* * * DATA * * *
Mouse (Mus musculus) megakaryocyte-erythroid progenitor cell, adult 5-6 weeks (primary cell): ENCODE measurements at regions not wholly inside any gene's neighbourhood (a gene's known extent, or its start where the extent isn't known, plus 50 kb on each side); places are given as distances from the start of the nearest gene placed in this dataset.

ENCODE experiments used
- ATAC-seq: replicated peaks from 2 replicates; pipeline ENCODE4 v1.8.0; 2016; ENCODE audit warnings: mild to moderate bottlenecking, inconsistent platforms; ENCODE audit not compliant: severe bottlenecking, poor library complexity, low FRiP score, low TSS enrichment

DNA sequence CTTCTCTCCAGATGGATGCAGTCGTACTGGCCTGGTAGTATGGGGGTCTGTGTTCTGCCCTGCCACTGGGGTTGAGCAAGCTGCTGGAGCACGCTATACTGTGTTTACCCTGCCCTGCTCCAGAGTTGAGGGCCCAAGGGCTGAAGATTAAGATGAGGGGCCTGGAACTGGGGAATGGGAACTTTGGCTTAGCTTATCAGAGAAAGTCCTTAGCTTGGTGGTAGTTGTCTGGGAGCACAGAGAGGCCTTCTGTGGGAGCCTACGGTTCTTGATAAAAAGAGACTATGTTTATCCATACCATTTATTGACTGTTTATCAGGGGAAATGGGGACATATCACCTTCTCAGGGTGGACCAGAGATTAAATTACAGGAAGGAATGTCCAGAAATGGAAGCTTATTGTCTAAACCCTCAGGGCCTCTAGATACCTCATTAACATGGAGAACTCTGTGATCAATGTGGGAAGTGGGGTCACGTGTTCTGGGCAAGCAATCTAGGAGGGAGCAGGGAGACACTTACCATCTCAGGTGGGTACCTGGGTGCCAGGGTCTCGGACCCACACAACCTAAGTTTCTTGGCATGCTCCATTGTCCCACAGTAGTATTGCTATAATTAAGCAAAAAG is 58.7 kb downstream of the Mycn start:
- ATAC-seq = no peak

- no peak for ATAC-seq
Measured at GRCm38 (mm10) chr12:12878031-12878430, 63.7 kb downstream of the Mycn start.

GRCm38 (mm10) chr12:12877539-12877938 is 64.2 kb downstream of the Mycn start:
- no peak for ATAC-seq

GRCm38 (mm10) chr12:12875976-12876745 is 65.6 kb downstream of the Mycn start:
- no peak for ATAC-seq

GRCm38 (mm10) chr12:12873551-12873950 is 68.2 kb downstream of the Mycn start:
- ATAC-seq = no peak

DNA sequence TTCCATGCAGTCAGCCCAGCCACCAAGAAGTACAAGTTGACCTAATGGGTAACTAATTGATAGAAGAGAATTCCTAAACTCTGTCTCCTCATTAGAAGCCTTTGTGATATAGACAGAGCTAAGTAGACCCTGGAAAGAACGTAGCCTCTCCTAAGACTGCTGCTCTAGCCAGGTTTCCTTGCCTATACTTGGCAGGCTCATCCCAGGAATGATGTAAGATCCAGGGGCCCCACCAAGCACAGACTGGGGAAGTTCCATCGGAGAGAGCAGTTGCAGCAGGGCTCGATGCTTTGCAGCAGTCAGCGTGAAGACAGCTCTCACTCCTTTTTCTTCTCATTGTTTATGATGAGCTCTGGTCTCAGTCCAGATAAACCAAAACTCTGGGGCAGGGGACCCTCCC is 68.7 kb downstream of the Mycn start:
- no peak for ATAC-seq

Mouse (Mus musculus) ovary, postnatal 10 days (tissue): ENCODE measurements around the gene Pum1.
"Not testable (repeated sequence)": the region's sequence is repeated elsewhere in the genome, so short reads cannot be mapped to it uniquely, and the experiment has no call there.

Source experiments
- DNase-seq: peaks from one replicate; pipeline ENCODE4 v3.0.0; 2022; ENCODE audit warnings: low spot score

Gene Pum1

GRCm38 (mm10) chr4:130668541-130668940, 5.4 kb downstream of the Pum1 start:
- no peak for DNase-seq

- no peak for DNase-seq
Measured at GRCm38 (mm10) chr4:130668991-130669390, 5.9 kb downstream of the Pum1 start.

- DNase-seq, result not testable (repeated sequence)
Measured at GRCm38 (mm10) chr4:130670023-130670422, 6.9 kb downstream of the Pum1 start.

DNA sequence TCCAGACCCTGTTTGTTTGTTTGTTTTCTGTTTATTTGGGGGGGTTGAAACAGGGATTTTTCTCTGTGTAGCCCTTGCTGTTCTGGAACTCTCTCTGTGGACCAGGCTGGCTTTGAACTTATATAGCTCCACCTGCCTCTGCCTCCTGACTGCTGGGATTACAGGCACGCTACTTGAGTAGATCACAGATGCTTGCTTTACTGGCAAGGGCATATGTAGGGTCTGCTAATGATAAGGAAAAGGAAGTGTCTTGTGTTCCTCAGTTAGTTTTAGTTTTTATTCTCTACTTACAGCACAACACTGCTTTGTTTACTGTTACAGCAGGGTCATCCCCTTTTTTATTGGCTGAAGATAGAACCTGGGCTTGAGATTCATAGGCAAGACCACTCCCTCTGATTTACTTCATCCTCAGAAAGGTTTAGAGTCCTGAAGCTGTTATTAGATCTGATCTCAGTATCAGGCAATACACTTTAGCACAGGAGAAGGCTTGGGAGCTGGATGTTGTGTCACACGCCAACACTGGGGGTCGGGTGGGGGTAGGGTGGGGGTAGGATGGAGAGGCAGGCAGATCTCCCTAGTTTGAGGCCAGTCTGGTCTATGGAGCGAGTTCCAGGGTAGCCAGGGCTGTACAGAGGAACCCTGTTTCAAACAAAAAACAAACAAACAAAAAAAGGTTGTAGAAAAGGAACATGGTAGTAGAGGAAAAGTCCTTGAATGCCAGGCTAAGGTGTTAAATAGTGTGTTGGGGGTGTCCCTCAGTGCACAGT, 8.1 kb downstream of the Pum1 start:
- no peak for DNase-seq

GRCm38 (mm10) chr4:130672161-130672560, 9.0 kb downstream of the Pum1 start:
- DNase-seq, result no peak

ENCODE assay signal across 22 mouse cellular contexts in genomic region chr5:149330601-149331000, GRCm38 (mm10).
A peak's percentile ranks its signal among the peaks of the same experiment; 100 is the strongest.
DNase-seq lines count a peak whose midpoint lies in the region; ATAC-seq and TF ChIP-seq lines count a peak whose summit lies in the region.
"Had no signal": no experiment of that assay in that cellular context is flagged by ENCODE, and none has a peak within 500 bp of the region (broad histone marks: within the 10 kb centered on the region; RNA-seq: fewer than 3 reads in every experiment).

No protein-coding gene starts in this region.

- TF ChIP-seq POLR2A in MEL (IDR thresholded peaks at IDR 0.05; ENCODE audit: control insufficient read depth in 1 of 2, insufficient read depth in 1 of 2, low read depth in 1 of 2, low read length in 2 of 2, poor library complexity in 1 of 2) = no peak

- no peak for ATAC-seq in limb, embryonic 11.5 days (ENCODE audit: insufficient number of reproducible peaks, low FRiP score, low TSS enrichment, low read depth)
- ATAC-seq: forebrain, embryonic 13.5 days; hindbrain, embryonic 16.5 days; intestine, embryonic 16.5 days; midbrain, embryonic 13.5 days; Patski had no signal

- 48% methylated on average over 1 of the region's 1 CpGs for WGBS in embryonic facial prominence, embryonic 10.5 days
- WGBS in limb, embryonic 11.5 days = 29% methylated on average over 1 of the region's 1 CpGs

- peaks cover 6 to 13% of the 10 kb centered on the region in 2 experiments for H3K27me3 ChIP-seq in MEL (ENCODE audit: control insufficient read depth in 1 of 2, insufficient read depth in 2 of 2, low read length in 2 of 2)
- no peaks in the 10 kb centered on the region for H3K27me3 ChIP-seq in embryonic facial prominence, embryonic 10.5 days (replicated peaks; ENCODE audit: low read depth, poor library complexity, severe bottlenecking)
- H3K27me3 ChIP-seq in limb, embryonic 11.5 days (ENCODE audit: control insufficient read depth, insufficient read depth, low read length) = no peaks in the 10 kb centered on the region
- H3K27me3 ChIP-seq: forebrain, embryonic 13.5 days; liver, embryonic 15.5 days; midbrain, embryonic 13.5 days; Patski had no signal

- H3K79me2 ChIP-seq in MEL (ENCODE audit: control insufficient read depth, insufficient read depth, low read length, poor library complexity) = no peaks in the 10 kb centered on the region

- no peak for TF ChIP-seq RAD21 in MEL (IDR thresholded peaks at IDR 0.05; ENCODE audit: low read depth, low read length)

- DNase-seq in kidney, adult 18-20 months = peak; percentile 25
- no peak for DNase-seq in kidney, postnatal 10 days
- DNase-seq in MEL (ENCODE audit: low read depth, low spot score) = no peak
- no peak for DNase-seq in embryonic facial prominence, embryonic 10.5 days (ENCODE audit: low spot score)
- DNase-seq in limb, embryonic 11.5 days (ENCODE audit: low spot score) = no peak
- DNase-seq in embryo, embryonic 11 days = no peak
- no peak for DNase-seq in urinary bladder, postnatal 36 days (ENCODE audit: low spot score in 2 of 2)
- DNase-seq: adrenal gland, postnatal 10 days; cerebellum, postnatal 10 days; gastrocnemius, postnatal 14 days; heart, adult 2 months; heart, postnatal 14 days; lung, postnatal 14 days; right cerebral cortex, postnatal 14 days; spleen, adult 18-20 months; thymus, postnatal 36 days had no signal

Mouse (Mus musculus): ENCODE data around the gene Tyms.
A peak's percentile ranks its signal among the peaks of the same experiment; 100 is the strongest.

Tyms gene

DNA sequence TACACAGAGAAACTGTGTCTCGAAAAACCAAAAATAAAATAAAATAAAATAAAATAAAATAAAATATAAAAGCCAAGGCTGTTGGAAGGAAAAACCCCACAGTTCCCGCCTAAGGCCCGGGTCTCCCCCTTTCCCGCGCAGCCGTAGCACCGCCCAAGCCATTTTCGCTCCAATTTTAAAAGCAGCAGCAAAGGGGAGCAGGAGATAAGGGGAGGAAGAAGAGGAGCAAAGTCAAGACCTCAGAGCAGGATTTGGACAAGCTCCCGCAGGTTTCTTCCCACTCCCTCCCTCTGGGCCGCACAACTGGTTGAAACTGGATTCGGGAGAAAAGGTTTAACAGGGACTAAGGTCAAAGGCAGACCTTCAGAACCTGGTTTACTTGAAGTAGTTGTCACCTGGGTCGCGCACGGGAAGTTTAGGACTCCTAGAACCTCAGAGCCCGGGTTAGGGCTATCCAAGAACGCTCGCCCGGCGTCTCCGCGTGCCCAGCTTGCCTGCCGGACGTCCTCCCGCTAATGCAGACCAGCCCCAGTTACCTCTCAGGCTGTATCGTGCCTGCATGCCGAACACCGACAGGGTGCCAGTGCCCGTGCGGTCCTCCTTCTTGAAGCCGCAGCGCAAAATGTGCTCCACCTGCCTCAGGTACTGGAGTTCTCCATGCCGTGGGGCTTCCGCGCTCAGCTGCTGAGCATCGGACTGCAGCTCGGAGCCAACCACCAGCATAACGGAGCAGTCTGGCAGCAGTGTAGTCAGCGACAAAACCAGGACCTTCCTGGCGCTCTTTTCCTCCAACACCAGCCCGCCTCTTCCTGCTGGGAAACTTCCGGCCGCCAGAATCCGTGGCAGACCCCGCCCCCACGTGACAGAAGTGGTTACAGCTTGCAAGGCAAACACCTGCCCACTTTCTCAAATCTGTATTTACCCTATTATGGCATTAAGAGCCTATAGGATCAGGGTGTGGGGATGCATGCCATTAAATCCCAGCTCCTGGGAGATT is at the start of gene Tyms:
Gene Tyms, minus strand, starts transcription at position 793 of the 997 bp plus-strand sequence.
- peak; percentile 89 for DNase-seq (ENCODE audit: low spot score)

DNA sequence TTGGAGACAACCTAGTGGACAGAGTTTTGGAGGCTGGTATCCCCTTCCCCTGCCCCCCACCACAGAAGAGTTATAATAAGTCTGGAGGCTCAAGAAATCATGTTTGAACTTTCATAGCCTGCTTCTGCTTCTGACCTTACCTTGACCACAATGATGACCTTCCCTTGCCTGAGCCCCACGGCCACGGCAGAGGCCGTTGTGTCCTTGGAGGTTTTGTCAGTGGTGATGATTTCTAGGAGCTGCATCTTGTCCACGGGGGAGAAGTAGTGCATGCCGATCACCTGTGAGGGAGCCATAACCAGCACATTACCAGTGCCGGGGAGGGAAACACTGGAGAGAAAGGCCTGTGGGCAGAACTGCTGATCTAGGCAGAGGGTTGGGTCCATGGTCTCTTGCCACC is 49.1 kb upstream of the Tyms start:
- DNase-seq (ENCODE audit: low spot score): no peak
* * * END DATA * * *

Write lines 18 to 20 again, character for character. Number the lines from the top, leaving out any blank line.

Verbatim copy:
Source experiments
- DNase-seq: peaks from one replicate; pipeline ENCODE4 v3.0.0; 2022; ENCODE audit warnings: low spot score

Gene Pum1